This is where the GOP message gets into funky territory. You would be hard-pressed to find an economist who would deny that pumping bailout funds through the financial sector prevented a total collapse of our economic system. Everyone won in the short run. But because Congress was too cowardly to fix the structural regulatory issues in the banking industry, the big winner overall was Wall Street. The bailout allowed the banks to partake in riskless arbitrage (borrowing money at no cost and investing it in guaranteed government bonds for example) and bypass the private sector and individuals in desperate need of lending support. It’s one of the primary reasons the Dow Jones Industrial Average continues to rise despite a still-flagging economy; the dollars are flowing at the top with very little pulsing through the rest of the economy. But the concept of arbitrage is largely lost on Americans and our politicians are reluctant to talk about it in a meaningful way, instead choosing to focus on the national debt.

What’s worse is that the banks have presumably used a good portion of this money to invest in opaque investments that have artificially created crises in the agriculture and energy sectors. I say “presumably” because no one can really be sure where some of this money is being invested because the regulatory environment is still so broken and corrupt that the funds are impossible to track directly. It’s the pricing and behavior of these markets that gives them away. Energy supply is at an all-time high, demand is still perilously low yet the markets are soaring because unknown companies are pouring billions of dollars through small commodities exchanges and wildly impacting the prices of these investments. This phenomenon translates directly into high gasoline prices and rising food costs, thereby suppressing the recovery and obliterating household savings. Here again Boehner changes the subject, suggesting that the Obama administration is somehow keeping “energy resources under lock and key.” Further, he accuses Democrats in Congress of “creating more uncertainty for those who create American jobs” by raising “the specter of higher taxes.” Another direct attempt to divert the conversation from reality. After all, didn’t we just extend the Bush-era tax cuts? And weren’t these the same tax cuts that were in place prior to and during the economic meltdown?

This year Forbes added 214 new billionaires to its list of the world’s richest people. That’s up from 97 new billionaires last year. In perusing the list of the richest Americans, it’s interesting to note where the wealth of those whom Boehner touts as “job creators” is derived. Hedge funds, investing, oil, pipelines, retail, chemicals and pharmaceuticals are the industries that dominate the roster. Most of these companies employ relatively few people compared to the billionaire industrialists of old. No infrastructure companies, few manufacturing companies, and a handful of high-tech companies appear on this list. And of the ones that do appear, most of them manufacture overseas. I guess in Boehner’s world a job created in Bangalore is equal to one created in Scranton. What many of these industries do have in common is that they represent the vast majority of campaign contributors to people like John Boehner.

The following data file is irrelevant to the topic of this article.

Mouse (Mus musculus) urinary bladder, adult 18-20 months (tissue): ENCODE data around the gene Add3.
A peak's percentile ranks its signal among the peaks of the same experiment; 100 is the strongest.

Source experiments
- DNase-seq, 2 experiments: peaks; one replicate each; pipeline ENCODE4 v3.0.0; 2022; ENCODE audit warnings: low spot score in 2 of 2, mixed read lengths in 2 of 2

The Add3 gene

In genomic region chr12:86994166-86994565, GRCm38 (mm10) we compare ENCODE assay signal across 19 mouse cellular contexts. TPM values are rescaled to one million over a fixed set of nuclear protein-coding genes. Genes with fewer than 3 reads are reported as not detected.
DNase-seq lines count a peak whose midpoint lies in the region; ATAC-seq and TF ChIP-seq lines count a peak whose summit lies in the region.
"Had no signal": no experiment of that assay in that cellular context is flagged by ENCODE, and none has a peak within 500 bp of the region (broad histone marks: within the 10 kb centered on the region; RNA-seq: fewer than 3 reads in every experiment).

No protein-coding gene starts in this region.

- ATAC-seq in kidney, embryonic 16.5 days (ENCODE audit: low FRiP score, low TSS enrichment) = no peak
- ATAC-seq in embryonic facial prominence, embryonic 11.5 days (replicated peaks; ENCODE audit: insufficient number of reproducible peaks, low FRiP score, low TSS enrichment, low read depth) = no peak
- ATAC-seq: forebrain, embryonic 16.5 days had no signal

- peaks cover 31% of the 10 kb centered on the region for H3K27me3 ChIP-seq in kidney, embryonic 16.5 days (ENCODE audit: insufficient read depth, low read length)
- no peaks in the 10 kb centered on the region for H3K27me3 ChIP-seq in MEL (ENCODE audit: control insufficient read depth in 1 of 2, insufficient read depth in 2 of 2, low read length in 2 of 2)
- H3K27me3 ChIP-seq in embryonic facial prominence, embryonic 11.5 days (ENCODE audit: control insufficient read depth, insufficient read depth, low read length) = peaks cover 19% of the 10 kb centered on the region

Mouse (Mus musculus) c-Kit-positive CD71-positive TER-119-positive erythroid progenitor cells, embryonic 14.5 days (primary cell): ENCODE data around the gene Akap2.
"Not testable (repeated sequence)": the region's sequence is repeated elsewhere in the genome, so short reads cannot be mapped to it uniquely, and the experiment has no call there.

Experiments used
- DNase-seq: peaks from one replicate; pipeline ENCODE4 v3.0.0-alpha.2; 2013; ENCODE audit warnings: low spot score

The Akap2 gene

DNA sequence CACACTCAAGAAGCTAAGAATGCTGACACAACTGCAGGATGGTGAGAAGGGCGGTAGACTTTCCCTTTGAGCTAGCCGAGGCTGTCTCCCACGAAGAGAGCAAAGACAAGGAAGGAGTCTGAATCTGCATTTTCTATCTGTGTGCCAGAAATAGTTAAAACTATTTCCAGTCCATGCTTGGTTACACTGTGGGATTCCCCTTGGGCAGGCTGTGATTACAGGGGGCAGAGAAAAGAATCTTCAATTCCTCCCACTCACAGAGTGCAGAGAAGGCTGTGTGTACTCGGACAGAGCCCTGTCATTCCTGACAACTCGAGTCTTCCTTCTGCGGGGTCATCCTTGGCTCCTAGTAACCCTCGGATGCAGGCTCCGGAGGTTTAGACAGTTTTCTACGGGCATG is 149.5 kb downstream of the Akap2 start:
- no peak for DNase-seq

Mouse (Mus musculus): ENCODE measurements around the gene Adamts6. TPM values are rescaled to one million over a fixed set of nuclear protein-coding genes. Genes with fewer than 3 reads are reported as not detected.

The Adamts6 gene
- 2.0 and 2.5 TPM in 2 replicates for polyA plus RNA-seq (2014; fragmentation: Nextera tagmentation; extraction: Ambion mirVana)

So it begs the question: Who is Boehner trying to protect? In his New York address he repeatedly refers to the “arrogance of Washington” even though that’s where he’s been working since 1990. Arrogance is not trying to pay for past transgressions by taxing those who devastated the economy. Arrogance is cutting the government’s primary funding source via an extension of the Bush-era tax cuts and attacking entitlement programs instead of the regulatory issues that brought down America’s entire economic system.

Where the White House fails is by indulging in debates over the debt ceiling and releasing oil reserves while bickering over entitlements. Our economy cannot, will not, improve until our elected officials have the courage to restore sanity to the marketplace by re-implementing the regulations that properly governed debt, equity and commodities trading for decades.

In recent testimony to the Congressional Oversight Panel on the impact of the TARP, Columbia University professor and former Clinton advisor and chief economist of the World Bank Joseph Stiglitz argued that “we have not repaired our banking system, and indeed, with the enhanced moral hazard and concentration in the financial sector, the economy remains very much at risk.”

Joseph Stiglitz

These arguments are nothing new to the Nobel Prize-winning economist, who in 2008 warned of the enduring negative consequences of deregulation. At a hearing held back then by the House Committee on Financial Services, Stiglitz invoked Adam Smith, saying that “even he recognized that unregulated markets will try to restrict competition, and without strong competition markets will not be efficient.” One of Stiglitz’s solutions to this is to restore transparency to investments and the markets themselves by restricting “banks’ dealing with criminals, unregulated and non-transparent hedge funds, and off-shore banks that do not conform to regulatory and accounting standard of our highly regulation financial entities.” For emphasis, he notes that “we have shown that we can do this when we want, when terrorism is the issue.”